Welcome to Fountain Reach. Ancient seat of the Aubuchon dynasty. Majestic setting of the White Stone tournament.
Alex Verus' (not necessarily reliable) reputation attracts all sorts. Most are plain bonkers. Yet there's one invitation he just can't refuse.
At Fountain Reach, Alex is perfectly placed among the noted and notorious to figure out why apprentices have been vanishing. But the tournament is a minefield of ancient grudges and new threats, and Alex can't afford to miss a trick as his elusive adversary stays one step ahead in this most dangerous of games.
©2012 Benedict Jacka (P)2014 Tantor
I read the first two Benedict Jacka's Alex Verus novels thinking the first one was pretty good and the second one was OK. I was hoping this was going to be a return to form but sadly it is much worse than the last one.
First thing to say is that the performance by Gildart Jackson is very good with the different characters clearly identifiable and the reading is clear and understandable so this review is no reflection on his abilities as a reader. The problem lies with the material he has to work with; this book is utter tripe.
The premise of it is perfectly good (magical apprentices are going missing, Verus has to investigate). What grates are that any new characters he introduces to the series are totally shallow and utterly undeveloped. Now this is nothing new in Jacka's books but usually there was some mitigation in that the main characters were interesting and developing as people. That development has all but stopped in this book except in one area and it is this area that proved the book's undoing for me.
The only thing that has developed is Verus's magical powers. This might not be a problem except many of the situations that he finds himself in this time are very simillar to the previous books; so why didn't he use them THEN? Because Jacka is making this drivel up as he goes along and has ABSOLUTELY NO IDEA what he has written before. This lack internal integirity completely ruins the plot because every 10 minutes Verus does the equivalent of "and with a single bound he was free".
Once the willing suspension of disbelief has been shattered by this codswallop I then noticed all the other deficiencies in the book and they really started to annoy. As did the constant use of "gotten" instead of "got" and other US English words and phrases. Normally this would not be a problem for me, except he is trying to play Verus a being very English so it reads like a bad American author's version of English. If Jacka was a bad American author, again this wouldn't be an issue but he isn't, he is a British born, Cambridge educated bad English author.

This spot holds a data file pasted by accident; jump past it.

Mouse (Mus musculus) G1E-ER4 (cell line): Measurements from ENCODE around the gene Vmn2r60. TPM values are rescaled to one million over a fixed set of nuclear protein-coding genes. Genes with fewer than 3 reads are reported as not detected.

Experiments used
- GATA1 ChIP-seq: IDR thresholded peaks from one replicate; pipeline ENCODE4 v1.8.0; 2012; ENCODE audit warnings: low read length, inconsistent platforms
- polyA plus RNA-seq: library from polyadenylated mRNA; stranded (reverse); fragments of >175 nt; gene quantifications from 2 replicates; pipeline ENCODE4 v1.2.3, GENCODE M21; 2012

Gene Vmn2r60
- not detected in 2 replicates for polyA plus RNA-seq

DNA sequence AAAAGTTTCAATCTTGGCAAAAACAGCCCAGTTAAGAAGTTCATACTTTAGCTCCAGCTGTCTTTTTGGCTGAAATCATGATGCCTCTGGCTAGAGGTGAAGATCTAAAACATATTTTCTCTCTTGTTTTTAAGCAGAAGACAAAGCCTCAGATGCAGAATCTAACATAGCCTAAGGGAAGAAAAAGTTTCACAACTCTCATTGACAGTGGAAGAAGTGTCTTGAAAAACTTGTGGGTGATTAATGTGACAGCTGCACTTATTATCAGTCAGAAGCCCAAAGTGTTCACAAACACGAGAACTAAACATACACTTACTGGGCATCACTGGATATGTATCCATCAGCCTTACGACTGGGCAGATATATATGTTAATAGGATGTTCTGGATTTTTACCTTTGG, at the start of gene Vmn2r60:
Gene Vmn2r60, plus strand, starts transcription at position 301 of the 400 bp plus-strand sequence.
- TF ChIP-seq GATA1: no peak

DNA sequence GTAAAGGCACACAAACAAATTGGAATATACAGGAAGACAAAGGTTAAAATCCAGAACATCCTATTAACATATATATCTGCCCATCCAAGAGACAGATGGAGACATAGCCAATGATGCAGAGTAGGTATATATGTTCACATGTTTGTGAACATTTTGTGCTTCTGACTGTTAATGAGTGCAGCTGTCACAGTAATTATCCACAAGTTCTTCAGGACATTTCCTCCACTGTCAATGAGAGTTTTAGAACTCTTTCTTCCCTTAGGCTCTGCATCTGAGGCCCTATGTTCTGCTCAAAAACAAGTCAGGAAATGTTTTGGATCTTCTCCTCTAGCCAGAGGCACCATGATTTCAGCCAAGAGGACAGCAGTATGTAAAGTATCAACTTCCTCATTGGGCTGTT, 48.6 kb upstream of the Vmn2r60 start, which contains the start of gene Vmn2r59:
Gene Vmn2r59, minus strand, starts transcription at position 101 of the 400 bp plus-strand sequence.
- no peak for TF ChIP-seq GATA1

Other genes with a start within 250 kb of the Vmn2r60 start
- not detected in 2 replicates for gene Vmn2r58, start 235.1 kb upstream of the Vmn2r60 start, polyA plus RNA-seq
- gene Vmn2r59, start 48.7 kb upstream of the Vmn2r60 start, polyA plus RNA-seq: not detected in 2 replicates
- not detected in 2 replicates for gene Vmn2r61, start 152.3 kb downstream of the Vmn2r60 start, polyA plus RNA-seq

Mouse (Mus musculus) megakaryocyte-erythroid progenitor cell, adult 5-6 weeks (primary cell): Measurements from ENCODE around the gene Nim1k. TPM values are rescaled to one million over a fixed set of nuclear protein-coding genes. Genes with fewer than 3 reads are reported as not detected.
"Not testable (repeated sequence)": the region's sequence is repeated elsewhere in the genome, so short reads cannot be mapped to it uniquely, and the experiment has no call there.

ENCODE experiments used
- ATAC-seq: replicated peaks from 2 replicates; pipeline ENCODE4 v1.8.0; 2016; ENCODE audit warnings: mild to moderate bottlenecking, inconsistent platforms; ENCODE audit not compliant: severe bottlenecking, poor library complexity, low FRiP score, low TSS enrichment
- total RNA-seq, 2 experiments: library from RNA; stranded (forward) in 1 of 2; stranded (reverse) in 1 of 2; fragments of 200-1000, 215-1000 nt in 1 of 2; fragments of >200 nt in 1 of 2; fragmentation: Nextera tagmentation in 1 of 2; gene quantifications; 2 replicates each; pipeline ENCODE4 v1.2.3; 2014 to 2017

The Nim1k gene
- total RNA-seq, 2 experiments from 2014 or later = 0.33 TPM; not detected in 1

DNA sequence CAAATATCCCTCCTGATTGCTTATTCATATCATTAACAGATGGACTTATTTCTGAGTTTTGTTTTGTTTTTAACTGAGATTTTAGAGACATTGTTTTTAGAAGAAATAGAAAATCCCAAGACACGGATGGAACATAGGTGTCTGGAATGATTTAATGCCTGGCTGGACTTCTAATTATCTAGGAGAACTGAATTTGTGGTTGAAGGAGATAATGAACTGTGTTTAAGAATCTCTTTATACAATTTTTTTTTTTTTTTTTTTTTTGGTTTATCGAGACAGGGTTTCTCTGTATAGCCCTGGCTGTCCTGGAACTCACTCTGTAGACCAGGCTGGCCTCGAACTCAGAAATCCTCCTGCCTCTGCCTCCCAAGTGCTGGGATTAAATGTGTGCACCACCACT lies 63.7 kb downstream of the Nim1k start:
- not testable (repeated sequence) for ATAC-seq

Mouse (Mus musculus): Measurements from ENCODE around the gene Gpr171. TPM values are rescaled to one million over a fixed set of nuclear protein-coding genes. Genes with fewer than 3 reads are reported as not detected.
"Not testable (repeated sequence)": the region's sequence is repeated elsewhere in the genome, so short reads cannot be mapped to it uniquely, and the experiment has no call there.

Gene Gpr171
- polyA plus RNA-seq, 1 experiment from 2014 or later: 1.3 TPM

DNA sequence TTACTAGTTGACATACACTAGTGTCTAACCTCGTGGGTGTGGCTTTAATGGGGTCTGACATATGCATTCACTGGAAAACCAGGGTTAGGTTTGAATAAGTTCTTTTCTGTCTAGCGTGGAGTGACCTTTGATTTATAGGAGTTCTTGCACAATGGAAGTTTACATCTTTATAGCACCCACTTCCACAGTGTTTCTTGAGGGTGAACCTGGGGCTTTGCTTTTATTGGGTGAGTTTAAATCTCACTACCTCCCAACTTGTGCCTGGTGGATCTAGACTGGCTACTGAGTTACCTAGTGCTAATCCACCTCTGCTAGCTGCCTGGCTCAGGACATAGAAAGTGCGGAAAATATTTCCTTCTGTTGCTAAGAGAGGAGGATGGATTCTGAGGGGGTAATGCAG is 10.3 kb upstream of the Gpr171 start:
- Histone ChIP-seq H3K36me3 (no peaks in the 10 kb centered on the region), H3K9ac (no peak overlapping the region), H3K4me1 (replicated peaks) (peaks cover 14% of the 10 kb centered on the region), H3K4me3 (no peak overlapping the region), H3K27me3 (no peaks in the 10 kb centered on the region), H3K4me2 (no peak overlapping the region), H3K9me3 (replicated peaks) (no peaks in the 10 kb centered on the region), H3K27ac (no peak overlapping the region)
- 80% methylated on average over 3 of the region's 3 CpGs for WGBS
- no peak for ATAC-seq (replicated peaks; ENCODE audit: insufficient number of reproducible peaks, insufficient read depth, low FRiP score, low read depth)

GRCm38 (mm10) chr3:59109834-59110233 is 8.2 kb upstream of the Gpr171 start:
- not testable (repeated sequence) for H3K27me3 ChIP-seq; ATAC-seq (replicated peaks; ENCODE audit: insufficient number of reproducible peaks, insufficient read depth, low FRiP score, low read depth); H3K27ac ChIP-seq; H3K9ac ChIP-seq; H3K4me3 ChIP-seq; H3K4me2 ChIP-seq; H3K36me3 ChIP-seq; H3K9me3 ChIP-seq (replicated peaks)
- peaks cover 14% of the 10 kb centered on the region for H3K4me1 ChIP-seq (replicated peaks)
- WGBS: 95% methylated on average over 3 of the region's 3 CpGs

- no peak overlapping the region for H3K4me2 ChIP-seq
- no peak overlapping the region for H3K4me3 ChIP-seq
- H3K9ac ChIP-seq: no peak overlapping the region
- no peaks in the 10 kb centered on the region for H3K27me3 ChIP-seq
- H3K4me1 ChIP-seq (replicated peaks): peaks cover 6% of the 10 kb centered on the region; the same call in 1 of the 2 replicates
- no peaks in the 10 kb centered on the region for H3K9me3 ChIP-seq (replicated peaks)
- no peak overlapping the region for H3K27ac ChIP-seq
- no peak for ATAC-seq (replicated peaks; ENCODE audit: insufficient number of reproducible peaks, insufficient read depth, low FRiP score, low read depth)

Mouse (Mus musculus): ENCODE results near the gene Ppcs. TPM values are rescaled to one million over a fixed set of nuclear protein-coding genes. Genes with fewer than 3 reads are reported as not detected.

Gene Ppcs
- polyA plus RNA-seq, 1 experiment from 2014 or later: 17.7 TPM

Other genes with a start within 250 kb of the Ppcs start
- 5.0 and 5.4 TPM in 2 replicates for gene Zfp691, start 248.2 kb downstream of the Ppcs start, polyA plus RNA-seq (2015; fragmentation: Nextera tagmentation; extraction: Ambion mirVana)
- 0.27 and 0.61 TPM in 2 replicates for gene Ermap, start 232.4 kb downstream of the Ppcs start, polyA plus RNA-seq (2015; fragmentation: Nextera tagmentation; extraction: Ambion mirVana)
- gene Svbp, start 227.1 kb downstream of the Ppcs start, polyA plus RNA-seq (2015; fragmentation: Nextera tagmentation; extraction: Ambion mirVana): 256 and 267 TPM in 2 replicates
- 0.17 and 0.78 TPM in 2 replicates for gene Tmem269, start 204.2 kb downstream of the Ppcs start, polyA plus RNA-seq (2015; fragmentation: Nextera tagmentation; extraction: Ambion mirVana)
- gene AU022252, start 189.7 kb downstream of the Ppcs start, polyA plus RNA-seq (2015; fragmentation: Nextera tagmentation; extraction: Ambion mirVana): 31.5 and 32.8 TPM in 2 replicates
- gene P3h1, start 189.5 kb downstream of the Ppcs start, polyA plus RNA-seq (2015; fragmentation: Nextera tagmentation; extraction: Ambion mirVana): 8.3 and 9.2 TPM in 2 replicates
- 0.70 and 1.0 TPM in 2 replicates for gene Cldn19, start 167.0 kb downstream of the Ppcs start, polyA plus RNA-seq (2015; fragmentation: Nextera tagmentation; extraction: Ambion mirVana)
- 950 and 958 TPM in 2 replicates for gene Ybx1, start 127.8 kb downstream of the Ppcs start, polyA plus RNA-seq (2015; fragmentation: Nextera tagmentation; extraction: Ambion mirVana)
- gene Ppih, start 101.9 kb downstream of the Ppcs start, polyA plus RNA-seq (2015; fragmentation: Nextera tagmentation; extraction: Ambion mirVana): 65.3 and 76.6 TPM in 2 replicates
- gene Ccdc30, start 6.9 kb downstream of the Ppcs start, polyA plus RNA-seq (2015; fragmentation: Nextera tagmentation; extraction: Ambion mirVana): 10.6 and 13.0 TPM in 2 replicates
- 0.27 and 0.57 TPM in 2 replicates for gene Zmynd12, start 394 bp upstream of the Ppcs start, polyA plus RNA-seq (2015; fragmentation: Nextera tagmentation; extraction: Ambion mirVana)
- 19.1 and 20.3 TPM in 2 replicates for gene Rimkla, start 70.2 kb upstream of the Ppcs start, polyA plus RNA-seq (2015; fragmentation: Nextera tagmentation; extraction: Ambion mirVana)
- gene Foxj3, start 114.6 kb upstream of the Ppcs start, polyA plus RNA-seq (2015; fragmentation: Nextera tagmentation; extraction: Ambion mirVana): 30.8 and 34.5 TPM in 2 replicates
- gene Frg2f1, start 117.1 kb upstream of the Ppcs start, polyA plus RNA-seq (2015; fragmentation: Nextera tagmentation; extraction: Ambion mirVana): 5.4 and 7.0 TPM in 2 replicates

If you are looking for something like the "Rivers of London" books try elsewhere. This author has none of Aaronovitch's pace and style and Jacka plays it all with the po-face of a depressed undertaker. There are none of the funny asides or little cultural references you get in the Peter Grant books. Avoid this hogwash like the plague.
Not peppering the story with American phraseology throughout. I have no issue with US English at all, except when the author is English and the setting for the book is England and yet constantly uses US terms. To top this, the narrator used an irritating mid-Atlantic twang throughout.
I listened to the first two in the series. They were okay - lightweight, sub Harry Dresden style but a reasonable background listen. This third book in the series struck me as an attempt to make the plot somewhat darker than the previous two, but somehow doesn't carry it off. The slurpy, bloody bad-guy character who emerged at the end was just too shallow with very little development and just put me in mind of Voldemort at the end of the Harry Potter series.
Enormously annoying! I shan't listen to another in this series for fear that the mid-Atlantic twang becomes even stronger. Although the narrator pronounces words with an English accent, the intonation is incredibly American at times. Just make your mind up, would you? Do you want to be English or American?
I don't think that chopping scenes would improve the book significantly.
I've just about had it with this series. Too little originality (you can see where the author has nicked ideas left, right and centre throughout the story lines), not much courage or conviction with how the book is written. As for the narrator, enough said.
Say something about yourself!
Really enjoyed this one. With every story you learn more about the characters history and the reasons that make them "who they are"
Great narration and good plot to keep it all together
Yes, Jacka is a good story teller, even if the books could do with tighter editing. There were many times I sat in the car outside the house not wanting to turn it off.He tends to use the same sentence constructs over again which is OK when reading the books, but jars when it is narrated.
Gildart Jackson does not do the women's voices well. He makes them sound all breathy, and permanently petrified which jars with their actions. Not enough to put me off altogether though!
Excellent characters, enjoyable stories and this is a great example. The narration is perfectly suited to the type and style of book as well. Am alreadt recommending this series to others.
An avid reader/listener who is addicted to good quality audio books. No fixed genre!
I like the way that it just drags you into its world, you feel that you are part of Alex's world and become friends with all of his friends and just want to learn more.
I have previously listened to one prior to this book and will indeed be buying more.
Nothing, his voice perfectly matched these books
I howled with laughter, these books are full of humour
A work in progress, trying to read them all.
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